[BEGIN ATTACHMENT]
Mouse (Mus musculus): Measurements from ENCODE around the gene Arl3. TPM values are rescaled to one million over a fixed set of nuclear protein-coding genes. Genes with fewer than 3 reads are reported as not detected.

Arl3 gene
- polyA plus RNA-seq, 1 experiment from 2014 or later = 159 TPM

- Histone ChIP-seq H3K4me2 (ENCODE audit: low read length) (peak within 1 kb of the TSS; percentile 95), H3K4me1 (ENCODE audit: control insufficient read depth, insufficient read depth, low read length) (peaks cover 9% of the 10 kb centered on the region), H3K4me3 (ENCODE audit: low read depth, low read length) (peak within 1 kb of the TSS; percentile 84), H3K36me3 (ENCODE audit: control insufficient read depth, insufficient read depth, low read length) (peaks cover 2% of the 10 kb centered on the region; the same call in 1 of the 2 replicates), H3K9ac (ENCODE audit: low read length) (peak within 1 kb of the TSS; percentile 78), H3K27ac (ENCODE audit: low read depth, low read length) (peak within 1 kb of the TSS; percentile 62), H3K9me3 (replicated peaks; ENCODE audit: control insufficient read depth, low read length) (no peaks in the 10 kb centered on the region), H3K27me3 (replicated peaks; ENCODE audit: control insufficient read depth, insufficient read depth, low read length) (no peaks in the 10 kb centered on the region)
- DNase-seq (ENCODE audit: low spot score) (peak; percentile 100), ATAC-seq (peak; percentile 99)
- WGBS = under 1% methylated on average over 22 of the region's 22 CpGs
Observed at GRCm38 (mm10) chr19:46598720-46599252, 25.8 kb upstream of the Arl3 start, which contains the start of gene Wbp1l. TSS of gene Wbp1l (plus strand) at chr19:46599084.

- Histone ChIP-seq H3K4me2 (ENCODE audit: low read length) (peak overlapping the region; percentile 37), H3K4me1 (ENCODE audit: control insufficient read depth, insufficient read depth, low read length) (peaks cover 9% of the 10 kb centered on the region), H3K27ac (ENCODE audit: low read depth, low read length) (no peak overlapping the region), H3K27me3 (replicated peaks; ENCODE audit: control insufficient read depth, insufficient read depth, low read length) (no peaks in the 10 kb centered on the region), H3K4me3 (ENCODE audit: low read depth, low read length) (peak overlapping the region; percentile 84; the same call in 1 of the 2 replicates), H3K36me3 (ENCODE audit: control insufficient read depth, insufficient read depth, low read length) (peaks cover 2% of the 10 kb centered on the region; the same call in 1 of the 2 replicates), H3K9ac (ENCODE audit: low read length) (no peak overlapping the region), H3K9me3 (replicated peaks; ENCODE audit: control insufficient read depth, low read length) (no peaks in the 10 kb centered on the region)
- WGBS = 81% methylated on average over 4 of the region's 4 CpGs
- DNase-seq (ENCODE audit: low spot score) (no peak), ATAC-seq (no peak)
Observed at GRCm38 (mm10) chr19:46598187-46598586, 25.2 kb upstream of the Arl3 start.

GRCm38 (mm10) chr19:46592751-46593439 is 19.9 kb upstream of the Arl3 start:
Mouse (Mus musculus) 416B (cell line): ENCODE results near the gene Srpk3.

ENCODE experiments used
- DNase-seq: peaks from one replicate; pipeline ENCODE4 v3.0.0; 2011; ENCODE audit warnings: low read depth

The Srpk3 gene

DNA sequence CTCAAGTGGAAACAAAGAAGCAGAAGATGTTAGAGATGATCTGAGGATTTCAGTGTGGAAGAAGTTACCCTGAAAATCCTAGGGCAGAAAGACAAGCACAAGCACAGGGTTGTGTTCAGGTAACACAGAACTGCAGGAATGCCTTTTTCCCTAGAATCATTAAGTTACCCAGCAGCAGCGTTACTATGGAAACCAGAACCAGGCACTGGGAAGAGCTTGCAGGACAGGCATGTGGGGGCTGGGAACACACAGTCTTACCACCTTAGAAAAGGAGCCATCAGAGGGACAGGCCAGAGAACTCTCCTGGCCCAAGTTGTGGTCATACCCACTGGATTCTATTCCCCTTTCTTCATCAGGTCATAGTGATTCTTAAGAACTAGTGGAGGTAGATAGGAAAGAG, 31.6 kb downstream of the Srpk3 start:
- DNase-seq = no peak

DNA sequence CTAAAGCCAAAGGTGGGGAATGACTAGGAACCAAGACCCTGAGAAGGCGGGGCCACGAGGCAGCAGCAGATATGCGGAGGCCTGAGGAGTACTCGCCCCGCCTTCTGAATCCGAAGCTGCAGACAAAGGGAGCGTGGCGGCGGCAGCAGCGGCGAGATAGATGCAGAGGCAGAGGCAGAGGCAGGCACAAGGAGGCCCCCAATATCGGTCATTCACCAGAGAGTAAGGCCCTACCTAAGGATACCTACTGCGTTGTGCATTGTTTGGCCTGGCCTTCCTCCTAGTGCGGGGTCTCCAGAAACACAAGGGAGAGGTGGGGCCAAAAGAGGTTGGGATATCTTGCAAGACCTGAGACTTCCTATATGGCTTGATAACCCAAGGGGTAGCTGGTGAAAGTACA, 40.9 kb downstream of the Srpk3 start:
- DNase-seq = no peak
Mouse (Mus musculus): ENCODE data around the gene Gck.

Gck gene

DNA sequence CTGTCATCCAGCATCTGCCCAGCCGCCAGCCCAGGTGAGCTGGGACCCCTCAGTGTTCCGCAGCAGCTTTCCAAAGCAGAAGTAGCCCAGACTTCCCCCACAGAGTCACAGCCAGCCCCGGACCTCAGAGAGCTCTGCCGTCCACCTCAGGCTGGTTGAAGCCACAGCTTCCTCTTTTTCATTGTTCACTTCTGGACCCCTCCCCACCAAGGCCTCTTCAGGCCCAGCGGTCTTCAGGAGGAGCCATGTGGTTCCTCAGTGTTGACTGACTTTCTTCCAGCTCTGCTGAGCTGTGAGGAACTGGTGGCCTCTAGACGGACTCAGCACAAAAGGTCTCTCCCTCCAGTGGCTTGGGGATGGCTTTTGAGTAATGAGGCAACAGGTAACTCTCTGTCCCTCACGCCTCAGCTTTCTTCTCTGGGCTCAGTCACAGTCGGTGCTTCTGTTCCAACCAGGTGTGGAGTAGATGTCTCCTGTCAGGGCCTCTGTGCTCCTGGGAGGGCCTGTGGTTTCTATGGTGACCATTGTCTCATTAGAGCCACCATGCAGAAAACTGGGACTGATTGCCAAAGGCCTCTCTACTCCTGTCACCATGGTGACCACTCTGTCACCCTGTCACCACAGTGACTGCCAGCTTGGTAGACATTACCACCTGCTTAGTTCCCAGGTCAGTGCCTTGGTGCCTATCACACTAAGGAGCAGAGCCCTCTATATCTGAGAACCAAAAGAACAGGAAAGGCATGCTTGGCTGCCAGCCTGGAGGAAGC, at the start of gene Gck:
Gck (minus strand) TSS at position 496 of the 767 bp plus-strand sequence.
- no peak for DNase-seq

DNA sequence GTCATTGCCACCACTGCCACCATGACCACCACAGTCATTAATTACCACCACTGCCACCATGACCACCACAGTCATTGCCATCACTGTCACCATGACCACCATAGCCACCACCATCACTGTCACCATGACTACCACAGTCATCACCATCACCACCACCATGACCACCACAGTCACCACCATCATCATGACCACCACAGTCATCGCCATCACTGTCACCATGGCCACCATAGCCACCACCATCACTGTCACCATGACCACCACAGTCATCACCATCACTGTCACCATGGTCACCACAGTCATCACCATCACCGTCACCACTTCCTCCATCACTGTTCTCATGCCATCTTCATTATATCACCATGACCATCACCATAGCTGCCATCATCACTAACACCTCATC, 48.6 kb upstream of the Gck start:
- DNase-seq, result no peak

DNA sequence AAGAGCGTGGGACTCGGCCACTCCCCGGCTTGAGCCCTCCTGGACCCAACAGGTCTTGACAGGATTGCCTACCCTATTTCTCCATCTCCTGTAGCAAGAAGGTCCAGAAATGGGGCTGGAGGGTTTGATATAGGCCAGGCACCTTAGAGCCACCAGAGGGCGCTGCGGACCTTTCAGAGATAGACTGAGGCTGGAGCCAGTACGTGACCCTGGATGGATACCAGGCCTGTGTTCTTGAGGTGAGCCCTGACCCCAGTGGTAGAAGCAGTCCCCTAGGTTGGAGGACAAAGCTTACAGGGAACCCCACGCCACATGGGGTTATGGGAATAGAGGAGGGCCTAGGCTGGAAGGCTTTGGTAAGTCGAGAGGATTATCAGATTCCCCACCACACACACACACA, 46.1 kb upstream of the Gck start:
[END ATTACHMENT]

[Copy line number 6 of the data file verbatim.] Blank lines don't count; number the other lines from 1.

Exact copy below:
- WGBS = under 1% methylated on average over 22 of the region's 22 CpGs